Just Press Send – Flash Fiction Piece

Welcome to flash fiction… Monday? Well, I’m a little off-schedule at the moment. Spent all weekend replacing one of the atmospheric engines on the ol’ spacecraft, and then the cloaking device started glitching, so I had to go pick up a spare from Tau Ceti IV. Dull trip. Very dull.

Anyway. Normally I do storying on a Friday, but this week I couldn’t make my abduction story fit in with Chuck Wendig’s prompts (*shakes fist at Mr. W*) so I’ll see how it goes next Friday, and if it still won’t fit I will WRITE IT ANYWAY! Because I am 12% rebel.

In the meantime, here’s a small flash-fic I wrote for another challenge, the topic of which was ‘escape.’ This piece was inspired by something that happened in the office today, so if we were still inventing something-punk, this might be officepunk.

But it’s not.

Just Press Send

        Gilbert straightened the tie of his suit and stepped into the offices of M.K. Insurance Services. It was his second week on the job, and he was still trying to make a good impression with his boss, Mr. Potts. It wasn’t an interesting job, or an exciting job; twice a day he did a coffee run to the Starbucks on the corner (but always the east corner, never the west corner, because Miss Sandringham didn’t like the way the west corner Starbucks frothed up their cappuccinos), and when he wasn’t fetching coffee he was filing away documents (alphabetically, which suited him fine, because numerical systems confused him) and sending the occasional fax to the Finance team downstairs, or Head Office,  or sometimes even The Police.

        No, it wasn’t the best job in the world, nor the most glamourous, nor the best-paying job either. But it was a job, and so far he was coping with it. Ever since he’d left school, it was difficult for him to keep a job. He’d never been the brightest student, achieving below-average grades even though his attendance record was perfect. He didn’t really like Maths, computers confused him, and though he enjoyed English, he’d struggled to understand what was going on in some of the books that had been set as school exam pieces.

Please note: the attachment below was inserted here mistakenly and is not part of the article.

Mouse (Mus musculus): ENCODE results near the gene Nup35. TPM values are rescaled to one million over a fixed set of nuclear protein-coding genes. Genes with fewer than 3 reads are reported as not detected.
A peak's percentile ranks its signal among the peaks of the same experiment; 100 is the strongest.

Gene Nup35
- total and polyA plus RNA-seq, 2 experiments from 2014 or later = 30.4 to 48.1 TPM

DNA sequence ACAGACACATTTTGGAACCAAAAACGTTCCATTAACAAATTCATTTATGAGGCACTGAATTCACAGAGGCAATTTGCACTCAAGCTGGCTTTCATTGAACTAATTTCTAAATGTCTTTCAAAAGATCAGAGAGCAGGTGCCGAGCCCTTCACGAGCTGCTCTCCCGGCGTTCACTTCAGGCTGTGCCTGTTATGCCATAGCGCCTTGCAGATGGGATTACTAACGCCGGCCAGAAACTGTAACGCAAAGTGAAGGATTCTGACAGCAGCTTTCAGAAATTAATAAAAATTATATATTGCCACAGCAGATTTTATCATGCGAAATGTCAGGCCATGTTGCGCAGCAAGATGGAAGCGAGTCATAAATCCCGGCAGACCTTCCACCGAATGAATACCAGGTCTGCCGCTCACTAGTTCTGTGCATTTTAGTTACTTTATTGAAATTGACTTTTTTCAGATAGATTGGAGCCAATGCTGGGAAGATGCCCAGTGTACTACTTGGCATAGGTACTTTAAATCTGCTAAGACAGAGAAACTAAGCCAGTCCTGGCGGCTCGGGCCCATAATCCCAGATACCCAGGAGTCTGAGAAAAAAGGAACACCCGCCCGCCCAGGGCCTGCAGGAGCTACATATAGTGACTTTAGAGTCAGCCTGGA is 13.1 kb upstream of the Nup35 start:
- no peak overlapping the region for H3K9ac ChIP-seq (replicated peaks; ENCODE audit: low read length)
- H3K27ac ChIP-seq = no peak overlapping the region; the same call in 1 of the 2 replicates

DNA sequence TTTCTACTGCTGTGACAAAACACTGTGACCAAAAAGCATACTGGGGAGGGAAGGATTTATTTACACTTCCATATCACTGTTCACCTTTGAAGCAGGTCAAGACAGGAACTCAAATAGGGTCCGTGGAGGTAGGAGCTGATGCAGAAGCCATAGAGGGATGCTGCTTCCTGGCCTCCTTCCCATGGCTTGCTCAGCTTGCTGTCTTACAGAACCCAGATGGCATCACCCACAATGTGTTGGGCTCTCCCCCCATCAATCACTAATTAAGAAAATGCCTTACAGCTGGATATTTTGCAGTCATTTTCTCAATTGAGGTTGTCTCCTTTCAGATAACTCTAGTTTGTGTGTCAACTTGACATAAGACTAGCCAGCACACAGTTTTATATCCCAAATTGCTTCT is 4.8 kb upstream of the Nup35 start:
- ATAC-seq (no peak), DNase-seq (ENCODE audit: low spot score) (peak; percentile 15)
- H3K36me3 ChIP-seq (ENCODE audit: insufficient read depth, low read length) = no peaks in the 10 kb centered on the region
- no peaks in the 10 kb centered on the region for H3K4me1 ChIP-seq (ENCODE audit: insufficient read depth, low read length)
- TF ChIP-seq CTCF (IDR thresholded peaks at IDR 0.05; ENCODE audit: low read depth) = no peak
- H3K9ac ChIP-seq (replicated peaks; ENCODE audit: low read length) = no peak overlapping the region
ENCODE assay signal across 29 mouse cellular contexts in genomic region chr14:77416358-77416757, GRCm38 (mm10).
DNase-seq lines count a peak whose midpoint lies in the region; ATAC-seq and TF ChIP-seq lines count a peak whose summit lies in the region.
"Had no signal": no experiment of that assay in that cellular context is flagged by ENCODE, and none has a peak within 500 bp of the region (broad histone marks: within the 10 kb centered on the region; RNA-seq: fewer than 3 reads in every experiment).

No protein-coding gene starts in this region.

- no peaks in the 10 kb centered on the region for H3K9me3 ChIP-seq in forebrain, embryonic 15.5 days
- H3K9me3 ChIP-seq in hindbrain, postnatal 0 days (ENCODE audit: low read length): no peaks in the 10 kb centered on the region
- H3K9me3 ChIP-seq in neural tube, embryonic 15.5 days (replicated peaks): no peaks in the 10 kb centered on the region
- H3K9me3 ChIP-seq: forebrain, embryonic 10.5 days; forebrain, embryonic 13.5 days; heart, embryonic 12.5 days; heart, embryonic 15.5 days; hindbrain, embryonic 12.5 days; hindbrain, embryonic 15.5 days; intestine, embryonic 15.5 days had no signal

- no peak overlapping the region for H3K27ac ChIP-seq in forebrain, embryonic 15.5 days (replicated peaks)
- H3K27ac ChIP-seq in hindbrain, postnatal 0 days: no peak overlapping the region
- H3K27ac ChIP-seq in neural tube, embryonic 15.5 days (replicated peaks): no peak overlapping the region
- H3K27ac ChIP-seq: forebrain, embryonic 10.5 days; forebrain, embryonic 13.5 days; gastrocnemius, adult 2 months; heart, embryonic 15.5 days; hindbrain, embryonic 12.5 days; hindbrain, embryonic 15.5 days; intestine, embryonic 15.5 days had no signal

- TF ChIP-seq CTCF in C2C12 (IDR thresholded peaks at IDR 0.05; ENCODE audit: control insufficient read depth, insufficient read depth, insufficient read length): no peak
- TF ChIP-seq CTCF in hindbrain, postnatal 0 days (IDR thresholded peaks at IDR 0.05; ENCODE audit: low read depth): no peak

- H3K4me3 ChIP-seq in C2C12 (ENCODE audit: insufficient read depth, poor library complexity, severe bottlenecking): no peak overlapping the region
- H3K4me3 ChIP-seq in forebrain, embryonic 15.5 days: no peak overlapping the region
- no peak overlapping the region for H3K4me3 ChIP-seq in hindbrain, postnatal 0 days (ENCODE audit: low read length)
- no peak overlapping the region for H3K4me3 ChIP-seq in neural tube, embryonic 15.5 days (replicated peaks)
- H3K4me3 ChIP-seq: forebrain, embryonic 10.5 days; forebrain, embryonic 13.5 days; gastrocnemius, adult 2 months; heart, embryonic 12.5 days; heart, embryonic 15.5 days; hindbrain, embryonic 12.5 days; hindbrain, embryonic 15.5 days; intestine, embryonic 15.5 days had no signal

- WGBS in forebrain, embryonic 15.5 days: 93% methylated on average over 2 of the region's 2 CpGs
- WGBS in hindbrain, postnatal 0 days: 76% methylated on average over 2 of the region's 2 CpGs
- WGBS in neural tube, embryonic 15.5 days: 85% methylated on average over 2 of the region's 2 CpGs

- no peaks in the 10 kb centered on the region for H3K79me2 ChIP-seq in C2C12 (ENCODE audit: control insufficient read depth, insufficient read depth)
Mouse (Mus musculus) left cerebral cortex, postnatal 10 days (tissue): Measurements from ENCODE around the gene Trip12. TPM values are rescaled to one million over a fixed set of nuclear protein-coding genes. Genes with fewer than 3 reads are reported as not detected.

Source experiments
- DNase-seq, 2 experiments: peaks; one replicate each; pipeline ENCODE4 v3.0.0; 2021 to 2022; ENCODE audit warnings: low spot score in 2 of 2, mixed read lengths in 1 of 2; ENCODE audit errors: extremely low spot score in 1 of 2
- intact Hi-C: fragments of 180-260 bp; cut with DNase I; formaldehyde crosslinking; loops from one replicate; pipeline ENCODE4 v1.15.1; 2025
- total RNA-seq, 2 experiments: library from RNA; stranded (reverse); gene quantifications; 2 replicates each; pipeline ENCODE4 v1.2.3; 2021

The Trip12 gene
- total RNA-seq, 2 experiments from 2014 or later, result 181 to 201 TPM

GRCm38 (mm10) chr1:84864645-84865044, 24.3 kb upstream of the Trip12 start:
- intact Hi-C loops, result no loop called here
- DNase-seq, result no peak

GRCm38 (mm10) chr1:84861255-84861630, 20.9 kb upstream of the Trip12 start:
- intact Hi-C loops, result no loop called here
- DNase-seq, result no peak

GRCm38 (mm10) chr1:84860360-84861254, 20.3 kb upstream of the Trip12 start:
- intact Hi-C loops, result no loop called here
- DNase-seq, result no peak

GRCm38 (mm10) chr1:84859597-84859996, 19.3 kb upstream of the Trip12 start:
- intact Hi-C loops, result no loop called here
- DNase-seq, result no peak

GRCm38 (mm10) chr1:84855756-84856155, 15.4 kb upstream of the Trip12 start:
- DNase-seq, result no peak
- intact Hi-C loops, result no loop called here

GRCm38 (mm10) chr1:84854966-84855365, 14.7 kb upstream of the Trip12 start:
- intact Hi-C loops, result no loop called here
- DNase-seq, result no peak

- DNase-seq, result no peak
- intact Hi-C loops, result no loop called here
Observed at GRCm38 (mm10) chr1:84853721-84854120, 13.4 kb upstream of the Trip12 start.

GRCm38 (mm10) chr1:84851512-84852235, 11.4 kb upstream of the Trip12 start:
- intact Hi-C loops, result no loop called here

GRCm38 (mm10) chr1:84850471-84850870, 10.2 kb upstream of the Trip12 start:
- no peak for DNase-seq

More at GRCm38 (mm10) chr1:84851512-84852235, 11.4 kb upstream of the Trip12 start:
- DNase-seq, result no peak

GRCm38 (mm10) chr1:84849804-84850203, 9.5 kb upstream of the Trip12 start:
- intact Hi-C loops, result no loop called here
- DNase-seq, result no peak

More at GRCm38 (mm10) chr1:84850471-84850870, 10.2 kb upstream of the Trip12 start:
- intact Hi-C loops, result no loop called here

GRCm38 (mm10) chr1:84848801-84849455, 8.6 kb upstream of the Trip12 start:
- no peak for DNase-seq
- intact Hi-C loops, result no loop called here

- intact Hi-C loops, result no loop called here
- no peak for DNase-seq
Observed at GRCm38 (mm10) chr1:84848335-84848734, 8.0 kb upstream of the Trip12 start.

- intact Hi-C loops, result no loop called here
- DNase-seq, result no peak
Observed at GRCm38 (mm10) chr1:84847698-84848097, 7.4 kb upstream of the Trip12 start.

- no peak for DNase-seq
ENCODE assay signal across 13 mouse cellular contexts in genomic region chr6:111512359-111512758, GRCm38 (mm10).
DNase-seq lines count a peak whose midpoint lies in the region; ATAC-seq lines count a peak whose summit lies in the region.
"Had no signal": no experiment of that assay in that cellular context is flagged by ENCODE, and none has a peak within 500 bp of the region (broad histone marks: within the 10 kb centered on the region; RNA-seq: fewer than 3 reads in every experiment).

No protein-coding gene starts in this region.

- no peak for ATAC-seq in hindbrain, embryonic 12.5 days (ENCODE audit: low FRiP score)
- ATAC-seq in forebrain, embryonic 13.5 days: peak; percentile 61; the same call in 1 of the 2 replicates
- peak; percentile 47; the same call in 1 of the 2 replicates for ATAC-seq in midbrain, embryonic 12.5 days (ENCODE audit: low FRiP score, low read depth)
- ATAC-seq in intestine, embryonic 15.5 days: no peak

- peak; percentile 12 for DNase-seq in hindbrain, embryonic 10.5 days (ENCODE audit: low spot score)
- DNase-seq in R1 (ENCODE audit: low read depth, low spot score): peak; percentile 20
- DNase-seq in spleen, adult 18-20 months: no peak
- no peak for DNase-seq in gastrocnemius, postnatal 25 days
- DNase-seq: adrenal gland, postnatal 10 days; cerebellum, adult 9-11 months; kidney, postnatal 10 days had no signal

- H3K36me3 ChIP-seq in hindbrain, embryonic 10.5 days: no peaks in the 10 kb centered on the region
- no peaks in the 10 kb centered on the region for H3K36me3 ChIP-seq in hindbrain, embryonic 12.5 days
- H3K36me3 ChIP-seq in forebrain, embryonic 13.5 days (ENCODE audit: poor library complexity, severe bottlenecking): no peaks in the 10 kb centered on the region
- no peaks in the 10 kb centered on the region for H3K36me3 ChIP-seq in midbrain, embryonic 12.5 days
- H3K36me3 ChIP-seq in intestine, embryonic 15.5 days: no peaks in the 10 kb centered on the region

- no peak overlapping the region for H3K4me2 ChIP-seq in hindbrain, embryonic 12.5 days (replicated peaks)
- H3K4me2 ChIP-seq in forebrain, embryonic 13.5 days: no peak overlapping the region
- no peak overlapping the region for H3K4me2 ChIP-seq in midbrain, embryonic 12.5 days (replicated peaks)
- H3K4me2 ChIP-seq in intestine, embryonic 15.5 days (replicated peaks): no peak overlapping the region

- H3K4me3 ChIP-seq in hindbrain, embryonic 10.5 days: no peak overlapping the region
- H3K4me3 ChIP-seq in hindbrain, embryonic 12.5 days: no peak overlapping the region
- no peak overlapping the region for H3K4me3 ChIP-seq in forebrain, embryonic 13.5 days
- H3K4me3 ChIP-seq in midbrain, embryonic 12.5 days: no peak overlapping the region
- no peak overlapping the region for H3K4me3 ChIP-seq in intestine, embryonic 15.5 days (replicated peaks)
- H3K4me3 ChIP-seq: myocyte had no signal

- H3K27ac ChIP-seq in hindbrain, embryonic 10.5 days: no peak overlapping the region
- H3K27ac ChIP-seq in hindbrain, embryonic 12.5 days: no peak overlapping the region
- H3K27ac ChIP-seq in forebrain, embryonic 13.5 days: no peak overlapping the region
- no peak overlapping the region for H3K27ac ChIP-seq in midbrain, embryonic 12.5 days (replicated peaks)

Inside the office, he took the elevator to the fourth floor, to the Customer Service department where he worked. It was a small team; just Mr. Potts, Miss Sandringham and Gilbert himself, and Gilbert enjoyed the quietness of the office, except when Mr. Potts was shouting at a customer. He did that a lot. Customers, he said, were like plagues of rats; the moment you got rid of one, another came along.

        Gilbert was first in the office. He was always first. He made a point of being here before the rest of the team to show that he was Eager and Dedicated. He’d put those things on his CV, so it seemed only right that he do the things that it said on paper. If something was written down, you had to obey it. That’s why laws were written down, and safety instructions. Because if you didn’t do what it said on paper, you could get into trouble. His mam had told him that, when he’d been just six years old.

        “Morning, Gil,” said Mr. Potts. He came striding into the office, grey hair slicked back, navy suit all freshly ironed and smelling of expensive cologne.

        “Morning Mr. Potts,” Gilbert. He didn’t particularly like being called Gil, but Mr. Potts was The Boss, and you did not argue with The Boss.